With the requisite 30% service fee?

"Apple should pull the plug on the iPhone."

John C. Dvorak, 2007
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"Apple should pull the plug on the iPhone."

John C. Dvorak, 2007
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post #4 of 18
I'm not even sure I care about NFC anymore.

I've had something for years:

- a plastic card
- accepted everywhere
- easily replaceable if I lose it

Debit Card!
post #5 of 18
Quote:
Originally Posted by Tallest Skil View Post

Ah, they'll want to make iTunes get hacked less often before I ever commit to using it for that purpose.

4096-bit RSA encryption ought to do it.

That's not why people get hacked. They get hacked because they use the same password with all their accounts, or someone is social engineering people at the Apple store. My CC has been on file with Apple for years. It's funny because I bought something from the apple store one day and they already had it on file.

Quote:
Originally Posted by Suddenly Newton View Post

With the requisite 30% service fee?

Maybe off the 1.75 to 3.75% transaction charge to the banks.

I think Apple's goal is to ultimately cut out the middle men. Just deal with Visa/MasterCard directly, not the banks.

Likewise with the mobile carriers, I think at some point you'll just get your wireless service from "Apple" that just runs on top whatever carrier is available like how Virgin Mobile already sells service in multiple countries without owning any local infrastructure.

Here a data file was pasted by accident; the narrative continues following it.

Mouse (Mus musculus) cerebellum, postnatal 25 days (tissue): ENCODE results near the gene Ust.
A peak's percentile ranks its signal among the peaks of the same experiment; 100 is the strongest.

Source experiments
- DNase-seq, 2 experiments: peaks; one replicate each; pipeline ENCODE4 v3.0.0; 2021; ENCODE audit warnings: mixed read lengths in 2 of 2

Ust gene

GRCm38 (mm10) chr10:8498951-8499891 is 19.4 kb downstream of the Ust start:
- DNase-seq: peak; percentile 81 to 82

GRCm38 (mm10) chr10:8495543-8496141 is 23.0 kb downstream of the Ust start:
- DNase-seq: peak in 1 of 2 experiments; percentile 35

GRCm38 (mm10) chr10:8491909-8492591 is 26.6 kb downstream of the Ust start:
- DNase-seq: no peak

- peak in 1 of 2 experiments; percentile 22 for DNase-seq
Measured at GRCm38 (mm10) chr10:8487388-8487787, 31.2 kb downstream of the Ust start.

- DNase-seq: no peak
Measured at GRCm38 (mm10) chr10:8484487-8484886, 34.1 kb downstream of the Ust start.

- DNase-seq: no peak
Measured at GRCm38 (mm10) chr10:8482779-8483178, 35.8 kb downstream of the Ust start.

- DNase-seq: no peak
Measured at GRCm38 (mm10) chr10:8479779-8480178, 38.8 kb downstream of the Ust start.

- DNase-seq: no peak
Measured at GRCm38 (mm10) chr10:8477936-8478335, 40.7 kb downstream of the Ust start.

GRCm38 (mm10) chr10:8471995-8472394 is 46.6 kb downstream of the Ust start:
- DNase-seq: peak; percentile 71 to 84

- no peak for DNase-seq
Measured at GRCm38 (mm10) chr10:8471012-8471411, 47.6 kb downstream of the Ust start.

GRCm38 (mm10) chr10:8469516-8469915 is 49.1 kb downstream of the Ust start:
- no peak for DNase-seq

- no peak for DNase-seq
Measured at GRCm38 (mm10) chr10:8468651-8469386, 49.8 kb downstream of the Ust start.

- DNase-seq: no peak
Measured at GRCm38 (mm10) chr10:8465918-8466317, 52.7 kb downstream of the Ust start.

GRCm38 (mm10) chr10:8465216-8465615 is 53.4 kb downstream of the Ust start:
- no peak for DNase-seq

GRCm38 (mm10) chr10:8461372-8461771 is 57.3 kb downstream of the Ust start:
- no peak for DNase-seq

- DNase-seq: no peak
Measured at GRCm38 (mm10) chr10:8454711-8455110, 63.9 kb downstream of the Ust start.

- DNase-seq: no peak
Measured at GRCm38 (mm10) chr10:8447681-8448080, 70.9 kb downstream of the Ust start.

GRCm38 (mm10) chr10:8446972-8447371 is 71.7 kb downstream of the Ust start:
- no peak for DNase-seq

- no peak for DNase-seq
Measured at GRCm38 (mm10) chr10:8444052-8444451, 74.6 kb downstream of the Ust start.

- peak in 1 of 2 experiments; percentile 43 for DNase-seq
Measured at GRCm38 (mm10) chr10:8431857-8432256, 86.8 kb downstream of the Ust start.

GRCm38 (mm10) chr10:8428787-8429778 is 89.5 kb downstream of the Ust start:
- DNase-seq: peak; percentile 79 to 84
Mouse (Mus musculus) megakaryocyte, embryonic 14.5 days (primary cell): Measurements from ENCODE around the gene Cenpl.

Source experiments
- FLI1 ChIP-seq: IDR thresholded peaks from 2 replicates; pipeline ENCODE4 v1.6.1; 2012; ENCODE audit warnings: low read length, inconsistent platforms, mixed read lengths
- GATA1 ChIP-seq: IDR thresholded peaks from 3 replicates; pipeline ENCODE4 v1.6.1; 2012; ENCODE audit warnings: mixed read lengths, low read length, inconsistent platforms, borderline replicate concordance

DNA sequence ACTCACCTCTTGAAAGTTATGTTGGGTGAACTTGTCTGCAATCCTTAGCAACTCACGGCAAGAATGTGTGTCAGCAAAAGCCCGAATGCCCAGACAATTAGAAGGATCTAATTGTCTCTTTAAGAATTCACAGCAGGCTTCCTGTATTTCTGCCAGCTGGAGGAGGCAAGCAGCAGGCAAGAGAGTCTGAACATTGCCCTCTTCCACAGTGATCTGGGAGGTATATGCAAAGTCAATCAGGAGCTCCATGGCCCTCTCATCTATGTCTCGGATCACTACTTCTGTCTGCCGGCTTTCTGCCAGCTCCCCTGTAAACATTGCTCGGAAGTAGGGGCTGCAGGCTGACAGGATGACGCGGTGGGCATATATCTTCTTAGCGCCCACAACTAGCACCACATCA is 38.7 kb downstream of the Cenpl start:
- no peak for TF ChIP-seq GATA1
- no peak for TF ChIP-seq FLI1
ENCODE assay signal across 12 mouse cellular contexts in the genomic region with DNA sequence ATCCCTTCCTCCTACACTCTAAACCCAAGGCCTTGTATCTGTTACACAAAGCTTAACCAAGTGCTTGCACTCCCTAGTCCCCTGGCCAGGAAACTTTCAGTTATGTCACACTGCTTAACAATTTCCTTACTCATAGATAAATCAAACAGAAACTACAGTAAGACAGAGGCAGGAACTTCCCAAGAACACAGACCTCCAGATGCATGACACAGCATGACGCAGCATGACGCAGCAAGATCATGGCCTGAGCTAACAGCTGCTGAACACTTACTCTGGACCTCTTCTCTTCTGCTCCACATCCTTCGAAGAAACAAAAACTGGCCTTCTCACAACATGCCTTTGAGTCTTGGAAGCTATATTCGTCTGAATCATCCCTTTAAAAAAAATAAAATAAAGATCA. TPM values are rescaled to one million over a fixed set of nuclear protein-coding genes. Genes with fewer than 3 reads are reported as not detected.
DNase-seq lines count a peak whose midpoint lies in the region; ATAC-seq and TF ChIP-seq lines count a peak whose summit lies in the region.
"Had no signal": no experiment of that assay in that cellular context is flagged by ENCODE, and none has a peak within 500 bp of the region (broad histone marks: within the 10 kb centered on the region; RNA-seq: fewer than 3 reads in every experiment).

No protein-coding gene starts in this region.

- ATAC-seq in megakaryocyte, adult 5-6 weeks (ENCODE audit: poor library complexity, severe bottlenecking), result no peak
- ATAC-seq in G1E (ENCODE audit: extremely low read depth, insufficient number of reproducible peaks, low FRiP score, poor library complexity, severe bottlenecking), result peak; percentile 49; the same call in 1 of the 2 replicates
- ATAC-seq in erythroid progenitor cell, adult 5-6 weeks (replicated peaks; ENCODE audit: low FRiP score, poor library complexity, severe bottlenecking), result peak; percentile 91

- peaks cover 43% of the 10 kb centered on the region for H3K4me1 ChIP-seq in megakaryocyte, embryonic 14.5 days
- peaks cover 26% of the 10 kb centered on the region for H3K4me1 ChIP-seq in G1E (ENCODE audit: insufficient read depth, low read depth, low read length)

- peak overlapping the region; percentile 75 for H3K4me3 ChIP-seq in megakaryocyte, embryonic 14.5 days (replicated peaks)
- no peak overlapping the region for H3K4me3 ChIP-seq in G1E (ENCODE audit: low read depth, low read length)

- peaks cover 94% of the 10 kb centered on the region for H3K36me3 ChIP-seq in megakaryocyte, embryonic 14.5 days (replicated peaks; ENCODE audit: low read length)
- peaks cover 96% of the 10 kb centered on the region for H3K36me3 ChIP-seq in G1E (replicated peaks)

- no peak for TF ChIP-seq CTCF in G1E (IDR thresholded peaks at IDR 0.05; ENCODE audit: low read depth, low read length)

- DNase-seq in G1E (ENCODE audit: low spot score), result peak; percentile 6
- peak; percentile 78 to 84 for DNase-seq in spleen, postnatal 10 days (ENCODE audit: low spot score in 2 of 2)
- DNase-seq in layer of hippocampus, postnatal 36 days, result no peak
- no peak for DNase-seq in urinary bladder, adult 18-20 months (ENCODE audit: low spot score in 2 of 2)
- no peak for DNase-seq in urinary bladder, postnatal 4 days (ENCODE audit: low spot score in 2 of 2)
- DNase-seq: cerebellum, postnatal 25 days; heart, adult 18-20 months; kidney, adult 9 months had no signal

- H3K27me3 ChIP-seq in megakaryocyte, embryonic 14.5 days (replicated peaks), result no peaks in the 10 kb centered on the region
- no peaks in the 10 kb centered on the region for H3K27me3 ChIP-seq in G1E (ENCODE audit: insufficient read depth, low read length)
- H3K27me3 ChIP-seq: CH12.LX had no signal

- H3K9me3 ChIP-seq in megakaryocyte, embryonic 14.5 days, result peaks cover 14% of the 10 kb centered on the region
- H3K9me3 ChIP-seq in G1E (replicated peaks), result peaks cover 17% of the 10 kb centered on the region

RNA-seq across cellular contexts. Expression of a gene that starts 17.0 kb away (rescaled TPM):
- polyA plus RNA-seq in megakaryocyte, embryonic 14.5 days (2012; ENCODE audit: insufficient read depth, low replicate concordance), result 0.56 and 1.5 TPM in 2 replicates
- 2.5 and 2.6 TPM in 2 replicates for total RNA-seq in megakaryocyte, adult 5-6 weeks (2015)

The end game is that you can just buy everything from your iPhone/iPad/AppleTV/Mac, anywhere, anytime. Think of an example where you can ask Siri to find you a place to have a drink, inquire all the local drinking establishments who make it and their ratings, and then order/pay for the drink without having to get the attention of the server. That's one example that people can relate to. (Having to wait to get your order taken or payment.)
post #6 of 18
Imagine a world where your cellphone not only contains not only all your payment options, but also every form of ID imaginable, including your passport and other govt IDs. It connects to a web portal which you opt-in to that contains as much data as you can pump into it. For security, everything is protected by a 2-tier password (biometics, and a PIN).